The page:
Comprised of tranquil fields and farmland, a gentle coast and quite towns, when visiting Normandy today it is almost impossible to imagine the events of D-Day 75 years ago.
6th June 1944 saw the commencement of Operation Overlord, the largest seaborne invasion in history. Over 1,000 planes and 5,000 boats carried over 150,000 troops across the Channel to begin the liberation of Western Europe in World War II. Remnants of the Battle of Normandy remain to this day, and there are markings and monuments throughout the landscape to commemorate the momentous events of 1944.
Each year the D-Day Festival programme offers a variety of events in tribute to the Allied forces who liberated France. There are over 80 events, from parades and walks to concerts, re-enactments and tours. But 2019’s event promises to be a very special anniversary.
Hundreds of people will be taking part in a recreated airdrop, there are international commemorative events and the D-Day landing beaches have been nominated to receive UNESCO World Heritage status. While the whole world will be remembering this anniversary year, visiting Normandy and the D-Day landing beaches in person is an unforgettable experience.
Here is our guide to 5 of Normandy’s must-visit D-Day sites.
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Musée du Débarquement, Arromanches
Two years prior to the D-Day landings, Prime Minister Churchill sent a memo suggesting that if the ports needed for an invasion could not be captured, they would have to be built.
So it was that the beach at Arromanches became the setting for Mulberry Harbour, piers and roadways that floated with the tide and enabled the supply of 2.5 million men, 500,000 vehicles and 4 million tonnes of supplies.
Today to the Musée du Débarquement tells this remarkable tale, with its beachfront setting putting you just metres away from the harbour remains. As the beach at Arromanches was the landing point for hundreds of troops on D-day, so too is a good place to begin your own exploration of the events of June 6th 1944.
Merville Gun Battery, Calvados
The 9th Airborne Battalion parachuted in over the small town of Merville just after midnight on June 6th. After being scattered over the area, only 150 of the troops were able to meet up and begin their assault on the German gun batteries. This action is regarded as one of the most heroic of D-Day.
The Merville Gun Battery museum of today is remarkably well-preserved, and offers an amazing illustration of what Allied forces faced on D-Day – as well as being a great visitor experience in its own right.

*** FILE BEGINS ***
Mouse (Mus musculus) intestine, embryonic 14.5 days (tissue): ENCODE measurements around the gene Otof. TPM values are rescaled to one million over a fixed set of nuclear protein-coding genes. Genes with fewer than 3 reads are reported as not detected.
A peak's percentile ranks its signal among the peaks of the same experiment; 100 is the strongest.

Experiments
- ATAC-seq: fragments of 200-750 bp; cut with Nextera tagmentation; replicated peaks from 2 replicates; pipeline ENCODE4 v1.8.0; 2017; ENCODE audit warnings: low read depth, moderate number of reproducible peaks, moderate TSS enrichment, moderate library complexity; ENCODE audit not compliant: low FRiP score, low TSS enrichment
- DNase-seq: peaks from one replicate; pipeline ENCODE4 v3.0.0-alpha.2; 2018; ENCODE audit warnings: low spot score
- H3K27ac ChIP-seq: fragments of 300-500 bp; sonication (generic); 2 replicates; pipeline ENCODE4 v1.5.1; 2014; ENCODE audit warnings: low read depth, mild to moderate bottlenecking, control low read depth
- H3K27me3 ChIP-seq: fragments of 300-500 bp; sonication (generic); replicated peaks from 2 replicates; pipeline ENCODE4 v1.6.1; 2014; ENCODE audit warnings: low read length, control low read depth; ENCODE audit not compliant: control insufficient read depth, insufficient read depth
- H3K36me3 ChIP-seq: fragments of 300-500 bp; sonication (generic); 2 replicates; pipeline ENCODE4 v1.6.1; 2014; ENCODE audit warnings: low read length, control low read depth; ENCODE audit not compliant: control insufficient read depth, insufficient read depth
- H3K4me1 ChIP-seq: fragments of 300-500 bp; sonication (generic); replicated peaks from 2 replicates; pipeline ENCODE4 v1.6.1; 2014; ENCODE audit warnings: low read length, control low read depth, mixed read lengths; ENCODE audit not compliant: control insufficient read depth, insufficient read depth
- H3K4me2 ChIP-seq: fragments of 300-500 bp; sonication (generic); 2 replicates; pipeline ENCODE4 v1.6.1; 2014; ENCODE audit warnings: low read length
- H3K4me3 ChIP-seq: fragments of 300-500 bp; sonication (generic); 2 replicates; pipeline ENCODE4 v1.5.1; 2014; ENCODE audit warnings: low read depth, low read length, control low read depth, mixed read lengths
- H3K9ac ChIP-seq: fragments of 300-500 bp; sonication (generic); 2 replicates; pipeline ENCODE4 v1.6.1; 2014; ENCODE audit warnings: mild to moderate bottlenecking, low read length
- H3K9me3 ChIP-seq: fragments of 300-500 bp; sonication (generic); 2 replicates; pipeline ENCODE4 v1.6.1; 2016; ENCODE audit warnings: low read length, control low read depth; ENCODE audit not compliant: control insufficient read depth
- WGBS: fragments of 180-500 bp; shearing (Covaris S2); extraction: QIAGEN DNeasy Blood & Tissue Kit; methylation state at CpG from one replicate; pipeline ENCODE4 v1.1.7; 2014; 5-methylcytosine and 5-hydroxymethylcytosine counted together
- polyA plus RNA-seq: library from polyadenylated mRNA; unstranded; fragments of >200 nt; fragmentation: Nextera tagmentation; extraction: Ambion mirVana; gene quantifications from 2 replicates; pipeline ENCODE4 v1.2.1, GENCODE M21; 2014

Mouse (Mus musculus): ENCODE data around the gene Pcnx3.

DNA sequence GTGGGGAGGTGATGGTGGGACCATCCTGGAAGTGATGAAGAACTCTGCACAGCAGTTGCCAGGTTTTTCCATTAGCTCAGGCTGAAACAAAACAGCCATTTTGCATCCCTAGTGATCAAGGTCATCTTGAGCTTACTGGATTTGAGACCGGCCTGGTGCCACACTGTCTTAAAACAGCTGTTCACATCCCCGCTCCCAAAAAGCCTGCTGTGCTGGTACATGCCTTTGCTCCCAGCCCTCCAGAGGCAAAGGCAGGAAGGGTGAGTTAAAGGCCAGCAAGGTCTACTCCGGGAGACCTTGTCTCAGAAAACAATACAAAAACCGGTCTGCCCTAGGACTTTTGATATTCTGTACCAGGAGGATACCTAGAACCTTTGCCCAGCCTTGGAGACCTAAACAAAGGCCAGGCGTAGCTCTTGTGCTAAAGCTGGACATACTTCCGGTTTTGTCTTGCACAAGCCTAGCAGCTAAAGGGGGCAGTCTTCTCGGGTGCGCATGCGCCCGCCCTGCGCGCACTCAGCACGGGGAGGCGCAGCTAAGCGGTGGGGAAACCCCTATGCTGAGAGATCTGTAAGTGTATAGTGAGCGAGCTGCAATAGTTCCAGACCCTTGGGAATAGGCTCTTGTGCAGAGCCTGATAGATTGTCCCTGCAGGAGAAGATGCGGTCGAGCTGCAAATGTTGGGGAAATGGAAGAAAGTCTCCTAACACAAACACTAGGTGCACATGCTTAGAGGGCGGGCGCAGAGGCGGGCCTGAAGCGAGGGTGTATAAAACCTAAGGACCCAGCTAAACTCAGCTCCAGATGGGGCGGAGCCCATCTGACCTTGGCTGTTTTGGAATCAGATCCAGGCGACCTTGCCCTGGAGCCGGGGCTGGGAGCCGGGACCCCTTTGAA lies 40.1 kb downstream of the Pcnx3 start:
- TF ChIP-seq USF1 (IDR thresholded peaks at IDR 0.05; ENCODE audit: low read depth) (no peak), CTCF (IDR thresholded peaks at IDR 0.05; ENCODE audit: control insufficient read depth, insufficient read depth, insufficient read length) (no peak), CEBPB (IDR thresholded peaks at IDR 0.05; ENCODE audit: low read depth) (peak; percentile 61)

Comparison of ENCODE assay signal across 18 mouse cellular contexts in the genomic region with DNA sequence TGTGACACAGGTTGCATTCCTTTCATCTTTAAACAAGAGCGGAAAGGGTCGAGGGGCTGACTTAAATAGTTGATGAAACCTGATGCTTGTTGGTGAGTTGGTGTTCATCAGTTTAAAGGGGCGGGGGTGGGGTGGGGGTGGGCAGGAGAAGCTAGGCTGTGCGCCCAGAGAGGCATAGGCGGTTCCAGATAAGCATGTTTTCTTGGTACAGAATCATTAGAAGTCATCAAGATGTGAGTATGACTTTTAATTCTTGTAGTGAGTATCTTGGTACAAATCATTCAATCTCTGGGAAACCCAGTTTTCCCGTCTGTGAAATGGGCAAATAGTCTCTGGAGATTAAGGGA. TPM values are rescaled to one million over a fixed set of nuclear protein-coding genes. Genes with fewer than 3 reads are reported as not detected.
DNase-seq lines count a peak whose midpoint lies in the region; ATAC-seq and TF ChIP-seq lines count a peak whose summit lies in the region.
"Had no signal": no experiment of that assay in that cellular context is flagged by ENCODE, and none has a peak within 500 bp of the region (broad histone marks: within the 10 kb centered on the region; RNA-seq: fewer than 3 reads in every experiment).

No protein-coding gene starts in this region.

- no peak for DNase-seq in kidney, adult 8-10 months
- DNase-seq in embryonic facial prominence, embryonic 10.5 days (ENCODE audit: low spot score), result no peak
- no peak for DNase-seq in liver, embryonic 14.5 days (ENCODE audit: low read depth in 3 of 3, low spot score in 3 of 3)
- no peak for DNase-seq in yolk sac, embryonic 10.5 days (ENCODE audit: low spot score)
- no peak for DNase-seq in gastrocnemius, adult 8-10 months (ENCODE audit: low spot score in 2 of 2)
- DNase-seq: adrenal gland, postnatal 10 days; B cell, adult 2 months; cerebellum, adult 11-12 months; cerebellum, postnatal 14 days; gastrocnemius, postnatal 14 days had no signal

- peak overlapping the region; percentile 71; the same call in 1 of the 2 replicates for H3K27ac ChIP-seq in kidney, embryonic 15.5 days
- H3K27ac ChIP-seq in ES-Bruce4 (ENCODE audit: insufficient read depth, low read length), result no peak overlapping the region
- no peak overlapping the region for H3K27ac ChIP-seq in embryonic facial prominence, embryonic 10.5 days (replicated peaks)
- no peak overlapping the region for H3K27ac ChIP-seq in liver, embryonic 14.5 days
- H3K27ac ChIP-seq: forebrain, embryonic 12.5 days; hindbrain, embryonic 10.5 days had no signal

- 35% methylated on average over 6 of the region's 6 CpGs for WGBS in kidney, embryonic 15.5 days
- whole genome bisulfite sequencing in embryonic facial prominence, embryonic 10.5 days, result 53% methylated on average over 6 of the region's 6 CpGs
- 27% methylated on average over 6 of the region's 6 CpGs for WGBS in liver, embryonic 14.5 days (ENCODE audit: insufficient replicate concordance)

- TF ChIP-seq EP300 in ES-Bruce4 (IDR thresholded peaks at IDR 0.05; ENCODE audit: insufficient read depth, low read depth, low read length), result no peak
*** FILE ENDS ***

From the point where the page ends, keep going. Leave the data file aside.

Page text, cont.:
Merville-Franceville-Plage is a tranquil location, offering timbered houses and a weekly market. Surrounded by sand, sea and a typical ‘bocage’ landscape of woodland, fields and hedgerows, the surrounding scenery is lovely to explore.
Utah Beach Museum, Sainte-Marie-du-Mont, Manche
The westernmost of the D-Day landing points offers a very special visitor attraction. Located on the beach, the museum offers a 10 step insight into the American beach landings.
A rich collection of objects, vehicles, materials, and oral histories immerses visitors into the D-day operation. You can see a B26 bomber, one of only six remaining in the world and relive the epic experience of American soldiers through an award-winning documentary film.
The museum’s beachside location and glass fronts put you at the forefront of history and ensure a D-Day experience like no other.
Arromanches 360 Circular Cinema
Located on the clifftops overlooking Arromanches, the setting for the 360 degree circular cinema is not only the best place to get a bird’s eye view of the beach and harbour, but it’s also where you will find the most immersive – and one of the most moving – experiences of D-Day.
Normandy’s 100 days is a 19 minute film that plays on 9 surrounding screens in the cinema. It is a moving tribute, comprised of unseen archival footage from around the world, and tells the complete tale of all 100 days of the Battle of Normandy.
Ticket options are also available for visiting the Caen Memorial Museum and Memorial to Wartime Civilians in Falaise, giving you an unrivalled insight into D-Day and its aftermath.
Normandy American Cemetery, Colleville-sur-Mer
One of the most moving experiences in Normandy is a visit to the American Cemetery between Arromanches and Grandcamp Maisy.
Its quiet and scenic coastal location, overlooking Omaha Beach, encourages peace and contemplation. As you witness near 10,000 white headstones pointed towards America, the bravery and human cost of the D-Day landings becomes very clear.
A visitor centre tells the stories of courage and sacrifice of the Allied forces through photos, films, interactive displays and artifacts. It’s an unmissable and unforgettable experience.